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I selected this book because it highlights the role of cryptography, not a frequent theme in WWII novels. The story is based on true events, which to me makes a story extra attractive. I expected a suspense novel, but the book has a limited amount of tension. The main characters travel across the country, stop here and there, have a chat and a cup of tea while the reader is wondering where this is going. Although the objective is to find the “Doll Woman”, other unrelated events unexpectedly pop up. The book is a quick read and therefore there is no space to delve deep into the characters explaining where they are coming from. This makes certain events (for example Eloise losing control and an incriminating photograph) appear to come out of the blue. Eloise repeatedly following her own counsel left me speechless. I also found it hard to see a character who was so negatively portrayed initially, all of a sudden become (somewhat of) a good guy. An FBI man who acts the way Phillip did towards the end of the book, really? Overall it’s a quick and clean read with an interesting premise. I enjoyed the author’s writing style but I prefer thicker books with more back story and maybe that’s why it didn’t really strike a chord with me. 

Thank you NetGalley and Barbour Publishing for providing me with an ARC, all opinions are my own.
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A fantastic novel made even better by the author's note about how it was based on a true story!  Eloise and Phillip are an unlikely pair to go gallivanting across the country in search of foreign spies, yet they make it work.  They meet up with some unexpected faces from the past, protect each other from danger, and discover a little bit about themselves along the way.  Would love to see more from this author!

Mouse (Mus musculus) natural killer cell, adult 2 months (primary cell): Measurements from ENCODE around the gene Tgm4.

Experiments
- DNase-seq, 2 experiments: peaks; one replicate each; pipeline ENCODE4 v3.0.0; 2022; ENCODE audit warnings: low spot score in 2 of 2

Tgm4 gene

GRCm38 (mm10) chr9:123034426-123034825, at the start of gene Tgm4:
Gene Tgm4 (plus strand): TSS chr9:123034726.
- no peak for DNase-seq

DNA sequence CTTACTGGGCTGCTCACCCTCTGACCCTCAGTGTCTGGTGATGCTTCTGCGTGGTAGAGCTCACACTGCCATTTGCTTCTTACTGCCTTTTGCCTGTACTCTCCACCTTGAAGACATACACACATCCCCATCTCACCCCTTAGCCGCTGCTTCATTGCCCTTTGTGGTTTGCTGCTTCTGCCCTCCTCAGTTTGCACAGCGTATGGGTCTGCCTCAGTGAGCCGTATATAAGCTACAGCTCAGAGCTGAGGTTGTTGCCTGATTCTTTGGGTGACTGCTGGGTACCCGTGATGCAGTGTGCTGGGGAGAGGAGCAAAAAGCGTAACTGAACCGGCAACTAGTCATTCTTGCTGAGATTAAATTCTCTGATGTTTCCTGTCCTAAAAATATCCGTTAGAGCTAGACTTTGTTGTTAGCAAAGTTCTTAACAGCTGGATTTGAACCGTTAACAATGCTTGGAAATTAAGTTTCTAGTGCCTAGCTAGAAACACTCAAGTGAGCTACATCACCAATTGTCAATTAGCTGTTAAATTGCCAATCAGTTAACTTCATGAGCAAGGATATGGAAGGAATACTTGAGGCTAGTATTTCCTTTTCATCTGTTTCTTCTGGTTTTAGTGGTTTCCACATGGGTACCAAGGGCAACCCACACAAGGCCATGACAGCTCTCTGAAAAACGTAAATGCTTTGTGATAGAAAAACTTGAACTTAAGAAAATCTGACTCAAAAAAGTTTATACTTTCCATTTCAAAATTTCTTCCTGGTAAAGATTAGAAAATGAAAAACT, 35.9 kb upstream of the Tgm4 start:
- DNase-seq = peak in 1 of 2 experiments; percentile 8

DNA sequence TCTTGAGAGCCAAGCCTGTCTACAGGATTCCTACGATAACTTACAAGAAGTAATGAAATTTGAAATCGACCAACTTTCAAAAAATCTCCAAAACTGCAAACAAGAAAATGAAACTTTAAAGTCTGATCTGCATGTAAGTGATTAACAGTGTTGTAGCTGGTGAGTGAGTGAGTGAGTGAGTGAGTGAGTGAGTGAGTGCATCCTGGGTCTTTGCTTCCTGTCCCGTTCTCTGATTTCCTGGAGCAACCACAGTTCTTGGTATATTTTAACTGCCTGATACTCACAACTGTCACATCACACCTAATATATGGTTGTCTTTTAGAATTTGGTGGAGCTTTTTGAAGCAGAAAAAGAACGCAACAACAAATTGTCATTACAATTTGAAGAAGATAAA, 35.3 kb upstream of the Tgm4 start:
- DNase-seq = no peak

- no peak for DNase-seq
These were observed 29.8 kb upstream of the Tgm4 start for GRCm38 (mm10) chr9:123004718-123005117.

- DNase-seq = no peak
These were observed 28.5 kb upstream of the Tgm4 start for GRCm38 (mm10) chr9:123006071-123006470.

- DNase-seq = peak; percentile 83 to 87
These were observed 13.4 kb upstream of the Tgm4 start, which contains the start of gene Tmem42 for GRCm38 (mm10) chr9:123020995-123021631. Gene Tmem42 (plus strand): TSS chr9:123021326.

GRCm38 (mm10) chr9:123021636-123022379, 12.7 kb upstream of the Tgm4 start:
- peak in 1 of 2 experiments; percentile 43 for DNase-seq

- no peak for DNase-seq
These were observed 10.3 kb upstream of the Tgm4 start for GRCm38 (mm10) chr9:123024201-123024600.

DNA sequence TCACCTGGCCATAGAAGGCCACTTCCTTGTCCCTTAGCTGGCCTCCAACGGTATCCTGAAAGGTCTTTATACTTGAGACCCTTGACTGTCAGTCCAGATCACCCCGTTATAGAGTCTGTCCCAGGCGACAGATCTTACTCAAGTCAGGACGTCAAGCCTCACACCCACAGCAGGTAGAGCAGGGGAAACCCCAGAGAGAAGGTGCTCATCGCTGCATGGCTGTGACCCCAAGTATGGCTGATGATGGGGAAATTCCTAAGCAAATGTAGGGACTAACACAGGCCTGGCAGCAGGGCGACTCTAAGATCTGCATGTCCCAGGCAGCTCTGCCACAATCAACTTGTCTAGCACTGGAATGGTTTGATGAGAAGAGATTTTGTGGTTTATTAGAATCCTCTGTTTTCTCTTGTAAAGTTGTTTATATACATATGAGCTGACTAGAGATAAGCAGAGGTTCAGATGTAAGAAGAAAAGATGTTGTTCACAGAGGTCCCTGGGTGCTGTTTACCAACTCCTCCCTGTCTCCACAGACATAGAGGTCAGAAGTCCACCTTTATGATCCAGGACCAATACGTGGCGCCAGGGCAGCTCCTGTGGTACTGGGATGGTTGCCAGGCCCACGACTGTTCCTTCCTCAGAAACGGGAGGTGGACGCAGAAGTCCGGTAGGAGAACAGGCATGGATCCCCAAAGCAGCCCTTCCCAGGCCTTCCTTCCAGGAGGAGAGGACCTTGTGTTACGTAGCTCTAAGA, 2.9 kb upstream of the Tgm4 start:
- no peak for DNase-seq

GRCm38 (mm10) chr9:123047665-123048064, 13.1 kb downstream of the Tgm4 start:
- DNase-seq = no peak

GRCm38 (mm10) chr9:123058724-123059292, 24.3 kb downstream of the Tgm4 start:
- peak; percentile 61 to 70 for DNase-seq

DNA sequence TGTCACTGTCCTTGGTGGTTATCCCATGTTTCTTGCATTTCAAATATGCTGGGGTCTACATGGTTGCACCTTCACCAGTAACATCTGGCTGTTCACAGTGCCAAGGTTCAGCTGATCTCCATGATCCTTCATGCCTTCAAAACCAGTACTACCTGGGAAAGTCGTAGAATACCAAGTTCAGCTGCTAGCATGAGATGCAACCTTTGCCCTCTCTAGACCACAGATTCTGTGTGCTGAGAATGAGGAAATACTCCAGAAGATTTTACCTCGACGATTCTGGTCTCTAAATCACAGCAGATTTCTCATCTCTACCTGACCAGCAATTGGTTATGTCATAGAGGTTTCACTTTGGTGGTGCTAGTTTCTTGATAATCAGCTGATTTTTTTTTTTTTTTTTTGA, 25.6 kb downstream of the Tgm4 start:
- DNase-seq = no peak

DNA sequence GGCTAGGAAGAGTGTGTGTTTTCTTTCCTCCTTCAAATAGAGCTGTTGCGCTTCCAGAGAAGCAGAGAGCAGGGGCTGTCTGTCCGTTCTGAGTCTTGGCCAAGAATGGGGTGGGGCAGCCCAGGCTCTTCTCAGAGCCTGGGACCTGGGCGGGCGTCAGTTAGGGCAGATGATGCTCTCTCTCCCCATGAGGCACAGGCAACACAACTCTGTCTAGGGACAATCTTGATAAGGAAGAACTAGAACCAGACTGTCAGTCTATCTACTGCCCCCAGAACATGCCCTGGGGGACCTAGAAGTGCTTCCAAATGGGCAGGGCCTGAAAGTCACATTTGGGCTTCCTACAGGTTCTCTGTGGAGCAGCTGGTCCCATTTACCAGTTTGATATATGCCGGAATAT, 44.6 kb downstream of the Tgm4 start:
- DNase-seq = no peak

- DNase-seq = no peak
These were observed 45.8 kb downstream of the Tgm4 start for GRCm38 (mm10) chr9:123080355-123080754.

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I am always delighted to find a new novel by JOHNNIE ALEXANDER and THE CRYPTOGRAPHER'S DILEMMA definitely does not disappoint. Taking place during WW11, the book is exciting and inspirational and  will grip you from beginning to end. Based on the true story of the Doll Lady, the author adds fictional characters that you will not forget in a hurry.
When Navy cryptographer, Eloise Marshall, is seconded by the FBI to unravel jargon codes in letters written by Japanese sympathizers after Pearl Harbor, she is determined to not let Agent Phillip Clayton or his uncle Richard Whitmer down. To start with, Phillip is not impressed with being partnered with a civilian, but his opinion soon changes when he experiences her interviewing skills and the easy way they work together.
There is a strong Christian message of forgiveness and reconciliation and of relying on the Lord who often engineers circumstances to bring about His purposes in a person's life. Add to this a sweet romance and plenty of intrigue and suspense and you have all you need for a great read.
I highly recommend The Cryptographer's Dilemma to anyone who enjoys this genre.
I was given a free copy of the book by NetGalley from Barbour Publishing. The opinions in this review are completely my own.